Dental and Medical Counsel Blog

3 Tips to Dealing with Workplace Disagreements

February 23, 2018
Workplace Disagreements

When people work in close proximity with one another, disagreements are bound to arise. Some smaller issues will work themselves out with time. But bigger issues, such as those related to workplace policies and/or disciplinary measures, are unlikely to simply go away. As an employer, you do not want to involve yourself in every petty or minor dispute. But handling bigger issues quickly and effectively is crucial to ensuring the continued success of your practice. Here are some suggestions for handling office issues in a positive manner:

Don’t wait for the problem to resolve itself

This is always the most tempting way to deal with conflict. But not resolving a dispute right away leads to further fighting, resentment, and confusion. Plus, even if you hope that a disagreement has dissipated, it will only come up again and again if there has been no true resolution.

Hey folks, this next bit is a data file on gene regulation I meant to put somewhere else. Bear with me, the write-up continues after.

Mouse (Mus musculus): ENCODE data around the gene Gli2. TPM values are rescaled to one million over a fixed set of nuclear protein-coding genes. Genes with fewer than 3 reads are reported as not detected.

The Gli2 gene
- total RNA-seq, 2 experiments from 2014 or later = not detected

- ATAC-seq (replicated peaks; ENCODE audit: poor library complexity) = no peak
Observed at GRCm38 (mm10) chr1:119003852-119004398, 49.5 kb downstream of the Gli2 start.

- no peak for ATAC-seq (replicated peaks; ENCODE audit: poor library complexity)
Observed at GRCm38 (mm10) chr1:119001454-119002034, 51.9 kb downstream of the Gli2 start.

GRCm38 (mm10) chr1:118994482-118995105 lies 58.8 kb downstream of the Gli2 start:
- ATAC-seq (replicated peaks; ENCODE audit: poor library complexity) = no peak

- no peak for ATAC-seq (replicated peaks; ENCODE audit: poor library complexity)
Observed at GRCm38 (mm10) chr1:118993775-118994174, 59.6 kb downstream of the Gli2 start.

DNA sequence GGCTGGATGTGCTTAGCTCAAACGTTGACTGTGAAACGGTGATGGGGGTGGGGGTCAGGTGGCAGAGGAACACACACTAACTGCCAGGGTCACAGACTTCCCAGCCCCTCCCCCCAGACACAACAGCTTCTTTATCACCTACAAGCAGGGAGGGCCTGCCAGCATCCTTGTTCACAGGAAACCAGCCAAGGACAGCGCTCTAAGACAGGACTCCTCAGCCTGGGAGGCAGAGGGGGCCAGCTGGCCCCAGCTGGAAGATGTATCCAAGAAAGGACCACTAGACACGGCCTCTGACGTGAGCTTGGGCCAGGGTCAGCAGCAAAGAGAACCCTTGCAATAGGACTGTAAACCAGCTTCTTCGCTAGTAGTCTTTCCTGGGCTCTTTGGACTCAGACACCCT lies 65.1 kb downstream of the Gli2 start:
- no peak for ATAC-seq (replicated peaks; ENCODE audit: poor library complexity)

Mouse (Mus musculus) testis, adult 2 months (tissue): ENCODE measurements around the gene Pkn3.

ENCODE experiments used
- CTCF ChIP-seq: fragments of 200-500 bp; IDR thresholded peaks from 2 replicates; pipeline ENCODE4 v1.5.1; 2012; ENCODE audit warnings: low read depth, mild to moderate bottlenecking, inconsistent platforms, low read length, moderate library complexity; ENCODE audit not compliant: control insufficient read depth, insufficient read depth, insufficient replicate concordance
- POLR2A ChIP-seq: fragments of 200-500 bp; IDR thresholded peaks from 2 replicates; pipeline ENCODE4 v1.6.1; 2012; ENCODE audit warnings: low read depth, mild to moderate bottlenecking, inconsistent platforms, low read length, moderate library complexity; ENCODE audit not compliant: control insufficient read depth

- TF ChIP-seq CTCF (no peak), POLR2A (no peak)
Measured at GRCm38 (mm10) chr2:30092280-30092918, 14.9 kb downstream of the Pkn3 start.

Don’t presume that an issue only affects those in disagreement with one another

Relationships among coworkers can be similar to a family dynamic. Infighting makes situations hostile, and forces bystanders to choose a side. Even your patients can be affected when the hostility among your staff can no longer be hidden. What may seem like a small problem at first can become much bigger and can impact everyone associated with your business if not resolved.

Don’t meet with parties separately

If you truly want to get to the bottom of an issue, meet with the disagreeing parties together. This will eliminate any concerns over who said what and what explanations were given. Let each party present his or her position, without interruption from the other side. Ask questions, and then make a decision as to how best to resolve the dispute. If the argument is a personal one in which there is no “right” or “wrong” answer, then make it clear to the parties that you are here to hear them out, but that you expect them to work with one another as professional adults and that you will not take sides.

By making yourself available to your staff to mediate disagreements, then you can avoid having your business derailed by employee disputes. Treat your workers with respect and make it clear that you expect them to treat one another in the same way. Also, don’t be afraid to remind your staff that if they cannot work together, then you may be forced to take disciplinary action.

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